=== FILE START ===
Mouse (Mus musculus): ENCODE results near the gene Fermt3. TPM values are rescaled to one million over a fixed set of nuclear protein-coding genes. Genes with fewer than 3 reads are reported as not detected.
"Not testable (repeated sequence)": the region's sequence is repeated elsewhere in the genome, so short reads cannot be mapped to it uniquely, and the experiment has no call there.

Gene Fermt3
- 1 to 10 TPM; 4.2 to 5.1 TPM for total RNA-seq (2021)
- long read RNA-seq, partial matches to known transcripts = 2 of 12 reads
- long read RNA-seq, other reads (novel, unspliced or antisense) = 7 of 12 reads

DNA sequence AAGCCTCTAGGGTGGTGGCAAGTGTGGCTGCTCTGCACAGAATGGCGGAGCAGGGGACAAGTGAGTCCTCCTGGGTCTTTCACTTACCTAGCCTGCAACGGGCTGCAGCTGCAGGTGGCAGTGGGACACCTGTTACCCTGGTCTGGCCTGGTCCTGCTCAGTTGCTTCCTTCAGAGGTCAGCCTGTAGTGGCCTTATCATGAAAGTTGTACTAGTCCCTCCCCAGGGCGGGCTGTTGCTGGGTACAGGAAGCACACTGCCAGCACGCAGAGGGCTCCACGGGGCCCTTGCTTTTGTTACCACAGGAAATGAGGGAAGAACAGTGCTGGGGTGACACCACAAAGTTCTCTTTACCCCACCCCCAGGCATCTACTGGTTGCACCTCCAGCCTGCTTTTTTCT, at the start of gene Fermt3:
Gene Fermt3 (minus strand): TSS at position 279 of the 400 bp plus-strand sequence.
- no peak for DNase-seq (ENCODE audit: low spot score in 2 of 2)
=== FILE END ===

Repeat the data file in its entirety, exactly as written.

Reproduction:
Mouse (Mus musculus): ENCODE results near the gene Fermt3. TPM values are rescaled to one million over a fixed set of nuclear protein-coding genes. Genes with fewer than 3 reads are reported as not detected.
"Not testable (repeated sequence)": the region's sequence is repeated elsewhere in the genome, so short reads cannot be mapped to it uniquely, and the experiment has no call there.

Gene Fermt3
- 1 to 10 TPM; 4.2 to 5.1 TPM for total RNA-seq (2021)
- long read RNA-seq, partial matches to known transcripts = 2 of 12 reads
- long read RNA-seq, other reads (novel, unspliced or antisense) = 7 of 12 reads

DNA sequence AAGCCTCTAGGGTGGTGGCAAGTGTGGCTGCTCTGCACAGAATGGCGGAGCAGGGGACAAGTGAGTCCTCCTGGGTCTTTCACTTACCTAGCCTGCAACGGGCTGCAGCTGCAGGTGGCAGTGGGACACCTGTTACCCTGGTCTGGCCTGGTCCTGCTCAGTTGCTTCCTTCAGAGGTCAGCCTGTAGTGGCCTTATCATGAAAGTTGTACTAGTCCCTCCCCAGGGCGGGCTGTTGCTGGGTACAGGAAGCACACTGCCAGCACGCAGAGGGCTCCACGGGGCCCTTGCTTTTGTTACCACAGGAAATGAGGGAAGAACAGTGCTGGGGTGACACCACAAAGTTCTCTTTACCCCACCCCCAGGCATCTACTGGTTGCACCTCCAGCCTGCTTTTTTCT, at the start of gene Fermt3:
Gene Fermt3 (minus strand): TSS at position 279 of the 400 bp plus-strand sequence.
- no peak for DNase-seq (ENCODE audit: low spot score in 2 of 2)